Google I/O 2009 – Building Scalable Geo Applications
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Google I/O 2009 – Building Scalable Geo Applications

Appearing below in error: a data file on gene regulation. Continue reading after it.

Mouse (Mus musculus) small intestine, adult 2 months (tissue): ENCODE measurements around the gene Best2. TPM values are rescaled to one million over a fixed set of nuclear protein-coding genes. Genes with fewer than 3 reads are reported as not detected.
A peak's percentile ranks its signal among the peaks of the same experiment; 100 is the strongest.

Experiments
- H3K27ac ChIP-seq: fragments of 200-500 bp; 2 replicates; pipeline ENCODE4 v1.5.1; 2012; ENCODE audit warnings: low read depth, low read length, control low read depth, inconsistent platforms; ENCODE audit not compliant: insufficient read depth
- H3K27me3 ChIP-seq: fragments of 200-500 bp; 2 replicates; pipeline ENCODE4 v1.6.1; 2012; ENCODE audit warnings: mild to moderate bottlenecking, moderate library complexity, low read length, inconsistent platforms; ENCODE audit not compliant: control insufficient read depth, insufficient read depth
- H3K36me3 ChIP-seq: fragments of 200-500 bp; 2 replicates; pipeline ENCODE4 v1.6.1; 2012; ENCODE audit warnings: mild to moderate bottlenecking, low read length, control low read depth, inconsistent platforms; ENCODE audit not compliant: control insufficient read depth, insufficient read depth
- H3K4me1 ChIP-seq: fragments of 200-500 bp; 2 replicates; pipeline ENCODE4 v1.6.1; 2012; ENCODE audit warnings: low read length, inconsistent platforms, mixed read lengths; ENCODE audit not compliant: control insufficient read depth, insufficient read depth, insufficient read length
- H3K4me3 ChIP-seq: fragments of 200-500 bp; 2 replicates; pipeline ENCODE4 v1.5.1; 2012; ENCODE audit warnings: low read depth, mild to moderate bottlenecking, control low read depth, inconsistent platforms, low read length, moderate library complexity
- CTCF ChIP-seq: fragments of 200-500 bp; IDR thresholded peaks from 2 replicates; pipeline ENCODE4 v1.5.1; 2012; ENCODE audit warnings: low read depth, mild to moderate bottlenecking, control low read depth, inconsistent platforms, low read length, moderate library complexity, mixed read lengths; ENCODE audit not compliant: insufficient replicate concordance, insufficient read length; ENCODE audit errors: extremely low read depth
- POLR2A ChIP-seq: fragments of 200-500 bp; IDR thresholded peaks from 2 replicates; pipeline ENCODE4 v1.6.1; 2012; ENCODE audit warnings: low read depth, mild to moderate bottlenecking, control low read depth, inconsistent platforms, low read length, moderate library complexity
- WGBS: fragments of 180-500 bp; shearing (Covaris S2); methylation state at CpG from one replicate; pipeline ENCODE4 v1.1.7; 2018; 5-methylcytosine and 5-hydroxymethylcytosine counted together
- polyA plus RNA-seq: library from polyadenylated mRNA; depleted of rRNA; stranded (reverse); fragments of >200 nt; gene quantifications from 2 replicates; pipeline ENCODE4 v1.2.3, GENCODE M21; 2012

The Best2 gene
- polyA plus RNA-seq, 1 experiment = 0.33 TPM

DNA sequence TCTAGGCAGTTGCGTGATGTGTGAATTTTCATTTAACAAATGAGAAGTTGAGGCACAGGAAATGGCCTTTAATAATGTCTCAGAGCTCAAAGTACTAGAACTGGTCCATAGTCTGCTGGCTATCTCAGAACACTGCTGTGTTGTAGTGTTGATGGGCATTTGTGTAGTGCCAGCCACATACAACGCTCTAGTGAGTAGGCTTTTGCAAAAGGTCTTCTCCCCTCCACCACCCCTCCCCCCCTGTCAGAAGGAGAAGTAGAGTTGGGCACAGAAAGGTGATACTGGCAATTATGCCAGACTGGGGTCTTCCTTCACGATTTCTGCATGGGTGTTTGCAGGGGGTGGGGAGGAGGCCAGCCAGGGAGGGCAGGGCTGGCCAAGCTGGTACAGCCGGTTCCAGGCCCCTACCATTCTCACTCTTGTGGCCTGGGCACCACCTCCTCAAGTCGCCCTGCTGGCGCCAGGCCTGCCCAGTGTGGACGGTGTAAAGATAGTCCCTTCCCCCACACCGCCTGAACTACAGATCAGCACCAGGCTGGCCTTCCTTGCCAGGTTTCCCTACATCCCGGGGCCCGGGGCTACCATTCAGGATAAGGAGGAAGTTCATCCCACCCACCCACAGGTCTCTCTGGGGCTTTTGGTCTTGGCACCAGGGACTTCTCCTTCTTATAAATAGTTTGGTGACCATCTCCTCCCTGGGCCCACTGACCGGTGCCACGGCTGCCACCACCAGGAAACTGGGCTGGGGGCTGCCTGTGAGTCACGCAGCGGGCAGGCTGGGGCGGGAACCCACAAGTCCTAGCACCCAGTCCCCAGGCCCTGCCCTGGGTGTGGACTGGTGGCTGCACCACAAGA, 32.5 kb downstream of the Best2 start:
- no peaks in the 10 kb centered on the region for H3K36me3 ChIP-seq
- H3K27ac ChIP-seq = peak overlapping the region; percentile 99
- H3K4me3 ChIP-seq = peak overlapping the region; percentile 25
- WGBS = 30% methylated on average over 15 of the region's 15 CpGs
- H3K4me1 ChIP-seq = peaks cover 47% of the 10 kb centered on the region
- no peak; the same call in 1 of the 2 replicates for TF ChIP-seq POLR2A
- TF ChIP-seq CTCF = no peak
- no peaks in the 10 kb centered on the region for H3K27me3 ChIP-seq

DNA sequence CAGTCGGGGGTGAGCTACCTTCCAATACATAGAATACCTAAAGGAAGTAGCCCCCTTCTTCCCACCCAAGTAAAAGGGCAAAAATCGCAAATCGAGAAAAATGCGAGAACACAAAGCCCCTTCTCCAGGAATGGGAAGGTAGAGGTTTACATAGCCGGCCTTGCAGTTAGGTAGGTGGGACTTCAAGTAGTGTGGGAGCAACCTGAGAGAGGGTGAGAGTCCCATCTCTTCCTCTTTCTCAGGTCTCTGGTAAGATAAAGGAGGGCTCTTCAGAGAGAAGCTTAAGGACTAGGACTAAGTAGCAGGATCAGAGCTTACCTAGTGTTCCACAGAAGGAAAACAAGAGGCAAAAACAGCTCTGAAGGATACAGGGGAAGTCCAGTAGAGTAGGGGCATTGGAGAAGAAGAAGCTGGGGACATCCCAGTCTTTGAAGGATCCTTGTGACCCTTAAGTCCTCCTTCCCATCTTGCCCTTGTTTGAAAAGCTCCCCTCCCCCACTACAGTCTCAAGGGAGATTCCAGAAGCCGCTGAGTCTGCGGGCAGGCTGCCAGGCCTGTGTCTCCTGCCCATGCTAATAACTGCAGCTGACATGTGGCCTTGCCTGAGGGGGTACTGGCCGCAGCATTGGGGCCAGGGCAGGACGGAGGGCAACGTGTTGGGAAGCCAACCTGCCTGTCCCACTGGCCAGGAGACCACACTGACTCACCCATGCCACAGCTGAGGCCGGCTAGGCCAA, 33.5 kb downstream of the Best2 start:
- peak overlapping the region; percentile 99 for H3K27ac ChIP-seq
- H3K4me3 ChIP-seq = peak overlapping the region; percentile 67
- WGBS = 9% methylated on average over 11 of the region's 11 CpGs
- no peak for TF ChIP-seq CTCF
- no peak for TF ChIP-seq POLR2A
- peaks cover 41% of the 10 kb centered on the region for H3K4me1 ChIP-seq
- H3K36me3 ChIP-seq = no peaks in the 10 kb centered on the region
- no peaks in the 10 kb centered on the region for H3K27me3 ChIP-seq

Mano Marks:>>Hi, everybody. My name is Mano Marks. I’m here to talk to you about building scalable geo web applications. With me is Keith Golden and Jeffrey Sambells and they are going to be handling different portions of it. Normally when I give these kinds of presentations I like to encourage questions during and I’m not going to do that this time. We have a lot of — a lot of area to cover and so we’re gonna save questions for the end. So, please, if you want, there’s a — you know, there’s a moderator page for questions if you’d like, if you have a question and you don’t wanna forget it. Put it in there and we’ll get to those. And also at the end we’ll have, uh, questions for the microphones. So, I’m gonna go ahead and get started. Okay. So, I’m gonna spend a little bit of time talking about what it means to be scalable. The main problem with building a web application these days is that from my point of view people end up actually using it. And the danger in people actually using it is then your application might go down. I think everybody here has heard the term “slash dotted” where your application gets posted to Slashdot, or Digg, or some other — some other popular web site and then a whole bunch of people go to it and then it overwhelms your servers. So, what we’re gonna talk about today is how you can take that load off of you and your servers and put them onto us. So, we have three basic approaches to that which I’ll mention. But let me just quickly run through some of these difficulties. Well, the big one in the center is the users. The users are the main problem, as I said. If you have to build your own application infrastructure, if you have to build your own servers, you have to load-balance, maintain your machines, you have to invest a lot of time, energy, and money. You have to shard your databases. You have to spend all this time doing things that are not building web applications but really maintaining it and making sure that it stays up. Now, some people really love doing that and a lot of them work for us. I’m guessing that a lot of you don’t like doing that and would rather just focus on the content creation. And that’s where we’re gonna talk about. Okay. So, a few things to think about in terms of building scalable Geo applications in particular you want multi-format output. That is, you wanna be able to serve it in Google Maps, in KML, in open layers and whatever — in whatever formats that you can. You wanna be able to do specialized spatial queries. So, uh, be able to do bounding box queries at least. You know, radial searches, that kind of thing. You want it to be highly customizable. That is, I’m guessing the vast majority of you wanna do your own applications, run your own applications, and have it be special to you. And, you know, as programmers you have your own quirks and things you wanna do. And sometimes you wanna rely on open Geo standards, like KML and GRSS. So that goes along with the multiple format output. So, here I’m gonna — here’s the handy dandy little matrix where you see I cleverly highlighted in blue, the answer. But basically we’re gonna talk about App Engine, the Google Maps Data –the Google — I’m sorry, the Maps Data API and Google Base. I’m gonna talk about the advantages and disadvantages of them. And you’ll see that for the most part we have a very good coverage and we’re gonna talk about some of the weaknesses as we go along as well. Okay. I’m gonna talk about Google Base and I’m doing this first because I kinda wanna get it out of the way. There’s a number of people who just want to give data to Google and have Google store it and then do something with it. And we have this giant — what I think of as this giant XML repository called Google Base, the back end of a lot of services that you might have used like the Google product search, which I still wanna call Froogle, and various other things. It’s got — it’s the back end, like a said, for a lot of our services. If you put data into it, it becomes easily discoverable in search and it supports bounding box and radius searches. It’s got a Google Data API. It’s got a lot of things that you want. One of the things I wanna point out in the end is the upload times can be Kind of long. So, fundamentally, when we’re talking about the Google Data API for Google Base, Google Data — Google Data is one of our basic protocols for accessing Google services — data and Google services. So, I wanna mention that for Base. It’s got a lot of Google Data API which means it supports a lot client libraries that we’ve already good for that. There’s a lot of support in general for the Google Data API’s but there’s not a ton specifically for Base so this is one of the reasons we don’t encourage people to use it a lot. I wanna point out here, just give you some code samples here. This is how you put an item into Base. This is a personal ad. A surprising number of personal ads in Google Base, actually. I think that’s to increase their discoverability. A lot of the search engines like Hot Or Not put their data into Google Base. You’ll see here there’s an atom entry it’s got a title, it’s got an item type, location, gender, marital status. You see, there’s a lot of sort of customizable but also a lot of standard attribute data. I’m gonna just mention this briefly. I’m an XML head. AtomPub, which is the basis for Google Data API’s uses this term “attribute” and, of course, in XML, attribute means something completely different. But basically an attribute is like you see here, location, gender, marital status. So, to repeat what I said earlier, there’s a number of standard attributes and then there’s also you can customize your own personal attributes. So, you can basically treat it as a big schema-less data store. And then here’s a sample spatial query. So, of the products I’m gonna talk about at the moment, Base actually has the best spatial query support built in. That’s important, that phrase “built in.” And that’s that it will allow you to do bounding box and radius searches based on a straight up query. So, you’ll see here, this is one long URL that I’ve broken out into these three lines here. So, you’ve got your basic snippets. You’ve got the query, which tells the type, and then the location, and that’s how you get a — that’s how you get all the personal ads within a certain — within a radius of that, those latitude and longitude coordinates. Okay. I’m gonna talk now about App Engine. So, Google App Engine is one of our premier developer platforms right now. I think you probably have seen the number of different sessions that are available on Google App Engine. You’ll have seen — during keynote they announced that we’ve now opened up the Java Runtime to anybody who wants to sign up for it. So, we’re putting a lot of energy and effort into App Engine which we’re not doing quite as much for Base. So, what you have in it is a high-performance, high-availability, easy development server. You can use Python or Java on it. It’s free to get started and it’s built on Google infrastructure. And when I say that, they’re all built on Google infrastructure but you’re actually building applications in a way very similar to the way that we build applications at Google. And, in fact, a number of our applications, like Google Moderator, are actually built on top of Google App Engine. So, basically with Google App Engine, you run your own applications but you’re running them on our servers and we handle all the issues on scaling and denial of service attacks, and all those kind of things, and backups. So, here are the advantages of it: It’s built for scaling, it’s replicated in data centers around the world, you can use standard Python or Java libraries, although I will point out that you can’t use anything that relies on C libraries which unfortunately takes out a lot of the standard Geo — Geo libraries like GDAL, OGR from use. We have easy authentication. You can authenticate using Google accounts very easily, and it’s highly customizable. Anybody running the application would have no idea that they were – they were running it unless you told them. Disadvantages for spatial Applications is that it’s very limited spatial support in queries. And particularly it has limitation on inequality queries. So, you build a model and put it into the — of something — you put an entity into the data store, it has a number of properties. When you do a query on that, analogous to a relational data base but not the same, you do a query on the different properties, and you’re only allowed one inequality on one property. Sorry. You’re only allowed inequality on one property. So, what you could do is you could say, give me everything with a latitude between X and Y. So, that’s an inequality on one property greater than X less than Y. But you couldn’t then do an inequality on longitude. And the reason for this is that’s it’s built on top of a highly distributed database. These things — you’re creating an index which might span multiple machines and there’s no way to keep track of two properties in that query — in that index. And that’s just fundamentally we’re giving — we’re exposing to you one of the limitations that we also work with in building applications. It’s also a very different way of building applications than most people who start out developing a — an app — a spatial application to start out with. It’s not — you can’t use post AIS, you’re using our data store. You can’t use any of the standard spatial databases or libraries. You’re really creating a kind of cooler way of doing things. But you’re working within these limitations and you’re doing it in a way that would be unfamiliar to most of you. So, let me show you a few code samples from Google App Engine and then talk about approaches that people have made to get beyond these limitations. So, this is a very simple model. You see it, you’ve got the import, class myLocation, you give it a name, and a location. You’ll see right there it’s got this Geo point property that sounds very exciting. When I first saw that I got very — I was very excited and I thought great! We’re gonna have great spatial queries. Unfortunately, you don’t get very much for that. So, here’s a simple query to the data store. After you’ve put any item into a data store, you use a GQL data query, a language and you would just say MyLocation.gql where name equals something. And that — that colon one and “foo”, that’s a substitution process. So, let’s see, did I put in a slide out of order? No, I did not. Okay. So, the only thing that this geo point property gets you is ordering. So, if you order your query by the location property you’ll get things in order from north to south, and then east to west. North to south, east to west. Okay. All right. So, let’s talk about some of the approach — I’m gonna talk about two approaches that people use to get around this. One — the first one is Geohashing. This is a fairly common approach right now. I was talking with people just last week at Ware Camp. Somebody was saying they built on this. It’s — Geohashing is you take the latitude and longitude and you hash them together to create a single value. So, in one inequality query, you can query based on a string match on this hash and you use only the one inequality query — inequality in your query. So, it’s built on an open source library which is available in Python which means it’s easy to use and very easy to plug in and basically allows you to do a simple radius search on your properties. I’m not gonna show you an example of it ’cause there’s a few places where it falls down, particularly around the International Date Line and the disadvantage is it still uses your one inequality query. So, the idea is to allow you to do an inequality query on some other property. Say you’re doing a real estate search. You wanna get all houses within a certain radius but you also want to get them at costs between a hundred thousand and $250,000 which precludes you from getting a place in the Bay Area but you know, that’s my point. Okay. So, let me talk to you a moment about Geo Model. This was actually developed by Roman Nurik, who is sitting in the audience today. We can all cheer him. This is a — the approach here is to pre-confute something’s location, essentially, dividing the world into a 16 by 16 grid and then each of those things into a 16 by 16 grid. Basically it’s a quad-tree, but it’s a 16-tree instead of a four, whatever that would be. And then you assign your entity to a cell at each different zoom level. So, that’s a basic approach. And then when you’re doing a query you basically figure out which zoom you’re at and pick out the individual — the individual cells that are appropriate for your bounding box and then you have — then you find everything that matches that. And the advantage is that it places — you’re doing equality queries instead of inequality queries. You’re saying give me everything in this cell, and that cell, and that cell, and that cell, and that way you build up a result set that you can then return to the user. So, the advantage is it doesn’t use the inequality query, and it’s customizable different zoom levels, resolutions, and grids. It’s also, by the way, an open source library so you can customize the library however you want, develop your own algorithms for assigning cell numbers. The disadvantage is it’s kind of complex and it also doesn’t scale as well with other geometry types. Right now it’s optimized for — for point data. So, it’s hard to give it to somebody and say, here, get started with this. There’s a learning curve that’s involved. So, I’ve got some code in here and I don’t have a ton of time because I wanna give Keith and Jeffrey the bulk of this time to talk about the Maps Data API. But just to give you some — give you this and then when these slides go up and they’re published then you can go through some of the code. Or you can go directly to look up Geo Model on Google Code site. And let me — I just wanna give you a short example of this work here. This is [email protected] And what Roman did is he took Geo names, took the database from Geo names and took a whole bunch of locations, I think just in the United States, and uploaded them to App Engine. I think they had a hundred thousand-ish records, something like that. So, we’ll do a search center of San Francisco, California, and do a search. So, you’ll see that it’s — it kinda chews through quite a big data store and comes up with top ten results or so and then also puts the center in there. And now we’re gonna do an inequality query, the minimum population, so something greater than 50,000. And so here it finds the locations and the Geo name database that have populations of 50,000 or more within a radius of San Francisco – setting the center at San Francisco, and displays it on the map. And you’ll see that his demo also very nicely then figures out what the bounds are of that search and resets the map to it. Okay. And I think that is it for Google App Engine. So, I’m gonna hand this over to Keith. Keith Golden:>>Hi, I’m Keith Golden. I’m a tech lead of the — of Google My Maps team and more generally more user generated content efforts within Google. And I’m very pleased to say that a few weeks ago we launched publicly the Google Maps Data API. So, what exactly is this? Mano talked about the — how Google Base has a Google Data API. So, this is a Google Data API specifically for Google Maps. So, specifically, it’s designed for storing geospatial content and it works closely with a number of maps capabilities so in particular it works with My Maps. Anything that you create using the My Maps editor within Google My Maps you can access using the Google Maps Data API and vice versa. Anything that you create using the Data API is accessible via My Maps. Now, all Google Data APIs are essentially AtomPubs. So, this is an atom, you know, it’s basically a standard XML representation for both getting and modifying data. We currently support three types of geometry: point, polyline, and polygon geometry. Basically what we support right now is effectively limited to what you can actually display in Google Maps with My Maps but we don’t intend to stop there. And anything that you create that you indicate as public will be searchable on Google Maps so we index it all for you and we make it searchable for people who go to [email protected] We do provide a few capabilities that are not currently part of the My Maps user interface. So, for instance, we support user-defined attributes which can have some structure to them. You can define a type for your data, for instance, and units. We support efficient batch operations, and we also support efficient, kind of incremental operations if you have an application. So, for instance, you know, you all have one of these little toys. We have a couple of applications written for the Android. That’s My Maps editor and an application called My Tracks. Both of these applications use the Google Maps Data API. And one of the problems with a mobile application is you might have a very large amount of data but you don’t wanna be sending a very large amount of data continuously over very limited bandwidth. But you want — always want your data to be fresh. So, I might have, you know, thousands — hundreds of thousands, you know, perhaps millions of points, but maybe only a few of them have been updated recently and so I only want the few that were updated. And similarly if I make a few edits on my phone, I just wanna send those edits over. The latter is something that works very naturally with AtomPub and the former is something, you know, we support updated min and show deleted parameters which basically say, I can say give me everything that’s been updated in the last minute and also let me know about things that were deleted. And, finally, one advantage of Google Data API is there are client libraries in a variety of languages. We have some custom libraries specifically for the Maps Data API. So, in AtomPub, you know, all the world is represented in terms of feeds and entries within those feeds. And so in the Google Maps API there are two types of feed, what we call maps feed and a features feed. In maps feed it’s a list — it’s essentially a list of all your My Maps. A map is essentially a collection of features and a feature is some particular element that you put on the map. So, when I — you know, if I request from the API My Maps feed, what that’s giving me is a list of all the maps I own, very simple, some metadata, some access to your control information, title, and then the main thing that’s of interest is in the content element of the entry there’s a source attribute which is — references a features feed. And the features feed lists all of the individual features within that map. So, it actually lists your maps, you use the maps feed, and to list the content of a map then you load the features feed. And the features feed also is fairly straightforward. There’s not much in the way of kind of non-standard AtomPub attributes. Via the bulk of the information is specified in the content tag of the feature entry and the content is simply — it’s KML. So, KML is an open geo spatial consortium standard that was originally written for Google Earth and we don’t currently support all of KML. We’re actually working on supporting all of KML. Right now, as I said, we basically deal with the subset that you conveniently display in Google Maps. But we’re working on kind of more 3-D geometry for Google Earth and some of the more interesting structure that KML supports. So, currently, we support three kind of geometry: line, polygon, and point geometry. All requests using the Maps Data API currently require authentication. We need to know who you are to know if you actually have the right to do what it is you’re trying to do. So, for instance, editing a map that you own or that you have rights to edit. And there are three different choices for how you can do the authentication. There’s AuthSub, OAuth, which is kind of open standard, and then ClientLogin which is appropriate for non-web applications like Java programs and useful for other purposes as well. And one just other important bit of useful information if you use ClientLogin it asks you for a service name and the service name for that is “local.” So, this URL here is — this is kinda the top-level entry point. If you send an authenticated request for this URL, this will list all of your My Maps, basically all the maps that you own, rather created through the API or in the My Maps user interface. And then from there you can drill down, you get other links that reference individual maps and then features within maps. In Google Data APIs we actually use four different HTTP actions. So, in addition to the normal “GET” and “POST” there’s also “PUT” and “DELETE”. So, if you send a “GET” request with this map’s URL this says give me a list of all my maps. If I do a “POST” to that URL, then that is used to create a map, to add a new map to the feed. If I do a “PUT” to the URL for a particular entry, so you get an entry URL back whenever you do a “POST,” then you can use that to edit the metadata of the map, and finally if you wanna delete a map just do an HTTP “DELETE”. And you can also — among the metadata you can specify the access control specifically whether it’s, you know, public or unlisted. So, similarly, there’s a feature feed. And, again, we support GET, POST, PUT and DELETE. GET will list all the features within a map, POST can be used to create a new feature, PUT to edit an existing feature, and then DELETE to remove a feature. And we — in addition to the KML, we support a custom property element which allows you to define custom attributes for — and again, as Mano said, there’s confusion with XML terminology versus, you know, Google Data terms — but you can define custom attributes for your features. So, here’s an example. So, the interesting thing to note here is that actually most of this is just KML. So, basically what we’re doing is taking a KML placemark and we’re wrapping it up in an atom entry. And so, as I mentioned, anything that is public — and public is the default — anything that’s public is going to be potentially searchable, you know, findable, on Google Maps. And you may not want that for everything. So, if you want your map not to be indexed you can use a app:draft tag which has to be wrapped up in an app:control to specify that this is something that’s unlisted, that it is not for public consumption. Now, another important thing is attribution. Now, as I said, all these requests were authenticated. Whenever you add — you create a new map, create a new feature, we know who you are. Or at least we think we know who you are. And so by default we always try to attribute any feature that was created to who the user is who uploaded that feature. But that might not be correct. Okay? Maybe you wanna create a Maps API site, community site for, say, bicycling maps. So you want everyone to go to your site and upload their bike route and you want everyone to be editing the same data. Right? And a logical way to do that is you have a single account and you’ve got some, you know, server running, some proxy, that is authenticating all of the users under that account. Right? So, the user isn’t logging in as herself, you know, the user’s logging in as you, basically. And then — but you may have your own account management. You may know something about your users that we don’t know. So, if you want to override the default attribution you can do so and there’s a standard way to do that in KML. KML accepts is atom:author and atom:link tags. atom:author can be used to specify who the real author of something is and atom:link can be used to specify a web URL for this particular resource. ‘Cause by default we’ll just — if something shows up in search, we’ll just, you know, point someone to the My Map that contains that data displayed in Google Maps but maybe you don’t want that. Maybe you have your own API site to display that data in a more reasonable way using, you know, the custom attributes that you’ve defined. And so you can use these tags to customize that. Now, the examples, you know, I’ve shown you we’re all HTTP and XML but you don’t need to talk HTTP directly. There are our client libraries in a number of languages. Right now we have custom libraries in Java, Javascript, and as of yesterday we have Objective-C and other custom libraries are in the works. There’s also generic libraries that also work. So, for instance, if you wanna do something in Python on App Engine, of course you can use the Java libraries in App Engine but if you wanna use Python there’s a generic Python library. We don’t yet have custom Python libraries but the generic ones will work. And Jeff is gonna be talking about a custom library for PHP that his company wrote. And finally right now all of the data is expressed in KML. We do intend to support other formats in the very near future but right now it’s just KML. If you want code to help you parse the KML, we have that also available for download. There’s something called live KML. The code is written in C++ but there’s SWIG bindings for a variety of different languages. And here’s just an example, a very simple kinda stupid program written in java just to show you how the client libraries work. So, the first thing we’re doing is we’re constructing a URL for a particular feed. This is a feature feed for a particular map. We’re specifying what the name of our service is and then we’re using the set user credentials to do a client login, just manually specifying the user name and password rather than doing something to have the user type that in. We then get the feed. Now, all these requests are synchronous. So, when we get a feed, when we come back with the result, the feed is actually immediately available. We have Java objects for all those things. So, then we can immediately go in and it rate over all the entries in the feed. And so all we’re doing here is we’re adding a new custom property for each entry. And just to kinda make this example really simple, all we’re doing is defining the custom property to be what we call annotation property. It’s just something that I made up, and we’re setting that up into the title of the entry. So, then you just call the My Service update. Again, this is synchronous, so we’re gonna have this synchronous operation once per entry. This isn’t gonna be fast. If you really wanted to do this in practice it would make much more sense to use the batch operations. And there’s information available on pro.google.com, you know, slash I think API/G data that tells you how to use batch operations. So, that’s it, you know, for right now. We are furiously working on getting new capabilities added. There are a lot of things, you know, gaps that we know exist and that we know are important to all of you, and we’re also interested in hearing anything you have to say, any suggestions you have on how to improve this. So, certainly, we need to do better with search, we’re working on — so, all this stuff is searchable but it’s not right now searchable through the Data API. We’re working on richer content, better integration with the maps Java script API and new kind of feeds are in the works. So, that’s it.>>[applause].>>[whispering]>>Everyone, I’m Jeff Sambells, director of research and development at We-Create and co-author of PA Google Maps API. I’ve been asked to talk a little bit about the Google Maps.API and how we’ve used — integrated it into our site and how it benefits our users and developers. So, to begin with, We-Create’s developed a site called ConnectorLocal.com. It’s a site focused on delivering high-quality, hyper local information. Let’s pull it up here. Okay. As you can see here, we’ve integrated places into our site and … here are a few places in ConnectorLocal.com around the Moscone Center that I’ve added previous to here and there are — it’s all information based on our central location here at the center. And we’ve chosen to integrate Google Maps because it allows our users to easily share their information back and forth between ConnectorLocal and the Google Maps. If we take a quick look at the Google Maps page we can easily create a map. We can quickly create a map. Let’s call it “Google IO — ” and using some of the places that we’ve already defined in ConnectorLocal, we can pick from, so, let’s say a few hotels in the area and export them to our Google My Maps account. Now, as we’ve already discussed, these maps — these items now become available in my account and if we login, we can see that — here we go. The map is now available and it create — contains the few places that are — that I selected previously. So, this gives our users a great opportunity to take the information that they’ve assembled in local and share it with other users who may not be part of the ConnectorLocal system. So, this also brings me to another point that ConnectorLocal had a problem with how to get all the information in its site into the search index. ‘Cause if you think about it, the search engine has a hard time understanding geographic relevance of the of the information as its presented through standard web crawler. Search engine doesn’t really have solid location or any underlying desire when it visits the site. So, we needed to find some solution to take that geographic relevance and submit it to the search engine. Well, the Maps Data API take — is perfect for this because we can take all the underlying information, package it up with geographic relevance, and submit it right to the search engine for indexing. So, we can also, as well as create — as well as our users sharing information with local — with Google Maps, they can also take their existing Google Maps information — so, here I’ve got a few other maps — and import those right directly back into ConnectorLocal. As you see, in my Google Maps area of the site, I have a few maps including the one we just created available for import. I’ll take the previous map that I’ve created and import it with just a few simple clicks. And now a lake — actually two lakes that were in that map are now added to My Places. So, this lets me easily retrieve the information from my My Maps account and now includes with my ConnectorLocal information. So, if we take a — flip back. So, if we take a look at the bit of code that we’re using to do this, We-Create has developed a library wrapper for PHP to access the Google Maps Data API. It’s free to download. You can download it at the link there and we’re working on including it directly in the Zend framework itself. To — here we see — oh, sorry. All the examples that I’m going to be showing in a moment assume that you’ve already authenticated with the service and have substantiated the object. To authenticate, as we previously discussed, you can use AuthSub or the client login if you already know the user name and password. Here is the quick example of retrieving the map feed which lists the existing maps in my Google My Maps account. So, we just simply substantiated a new query, passed that query into the maps feed, and we can retrieve a nice PHP formatted object with the ID, title, and summary action resub map. So, retrieving the attributes in the map are okay but you’re probably gonna want a little bit more information, which is where feature feed comes in. Again, fairly simple. Create the new feature query, pass it into the new feature feed, and you can retrieve your features. But feature feed actually can use a lot of more interesting information in the placemarks. And the — our PHP library wraps the KML entries into a nice object format so instead of dealing with the KML itself and parsing it, you can just simply retrieve it through the object. So, if we wanted to create a new map, again, very simple. Create a new map entry, assign it a title and a summary, and insert a map. When the map’s inserted at this point, it becomes part of the my maps account, as you saw earlier, and — but at this point it has no features or anything interesting in it besides the title and the summary. So, you’re gonna wanna sad some new features to it. To add a new feature, you have to start working with those KML placemarks. So, the placemarks example here, I’m just creating a very point for the Moscone Center and this is a very simple example that we could extend to include additional points, lines, polygons, as well as style attributes for things like colors, the line width, icons for this points and all that kinda thing. So, that’s just a quick introduction to the PHP library. You can feel free to use it and I’ll hand the talk back over to Mano and open up for questions.>>[applause]>>Thank you.>>[applause] Okay. So, we’re gonna open up for questions now if you have any questions come up to the microphones. We’ll go over to Google Moderator where we have … no questions so far. Let me refresh that. So, any questions anybody has?>>umm, you talked about having polygon support. Do you have holes in the polygons that are supported?>>As I said, so, short answer is — short answer is no. [Laughing] As I said, we currently are limited to what the My Maps editor supports and we’re furiously working on erasing that limit. But right now there’s no support for multi-boundary polygons.>>And you mentioned search by locations will be coming. What sort of searches will be possible?>>Well, certainly you know, radius and bounding box type searches as well as keyword and attribute search.>>You’re hoping to do a search by arbitrary polygon rather than just bounding box?>>That was actually searched by arbitrary polygon was the most frequently-requested feature capability that I’ve heard, you know, from developers. And so yeah, that’s definitely on our list. I can’t tell you exactly when, you know, I men, certainly probably do release radius and bounding box engine and, you know, polygon search. But that’s certainly something we’ll work on.>>Thanks.>>Other questions? All right. Normally at this point I would say I would go out and ask you questions but it’s late in the day. Oh, go ahead.>>So, your talk was about scalability with geo applications. So, when you talk about storing data in My Maps, what are the scalability limitations? I mean, can I throw millions of points into My Maps? You know?>>Yes. So, first the good news. There are no intrinsic limits. You can have millions of placemarks in a map. However, we do currently have quota limits and the quota limits – right now the default per user limits are low just because we don’t really know what to expect and we wanna, you know, we don’t wanna get an unpleasant prize. But, if you have specific requirements and you need higher quotas, you know, talk to us and we can easily accommodate that. Our intent is not to limit the developers out there, you know, the intent is just to make sure we can provide the level of service that, you know, we need for as many users as possible. Now, you may find that certain things, you know, maybe don’t perform quite as well when you have a large numbers of points or small number of points. We — There are things, you know — So, in particular right now, given that the way you can access is feed is load the feed, maybe kinda page after page. That’s not gonna give you a very good experience for, you know large number of features. In addition to the search, which certainly addresses part of that, there are other things that we’re working on that unfortunately we’re not yet in a position to announce anything about but I think we’ll definitely give you a good experience for large collections.>>Yes?>>Everything’s done over HTTP; right? No SSL? Is there any possibility that’ll change?>>Yeah. Currently it’s all HTTP. That’s something if there’s a really compelling need for it, you know, talk to us and, you know, maybe we can add it to the to-do list.>>So, the no My Maps for My Domain ready to announce right now?>>No, no. Not at this time. That’s certainly something that we’re very aware of the need for that. And it’s on our road map. But we don’t have it currently. So, currently, it’s only your normal Google account. No apps for your My Domain accounts. It’s basically the same limit that, you know, applies to really all –everything under Google Maps right now. We just don’t have that support yet. But, you know, it’s on our road map.>>Any more questions? All right. Well, enjoy the — enjoy the party tonight and I hope to see you there. If you have any more questions for us we’ll hang around here for probably another ten minutes if anybody’s still here. So. Great. Thanks a lot, everyone.>>[applause]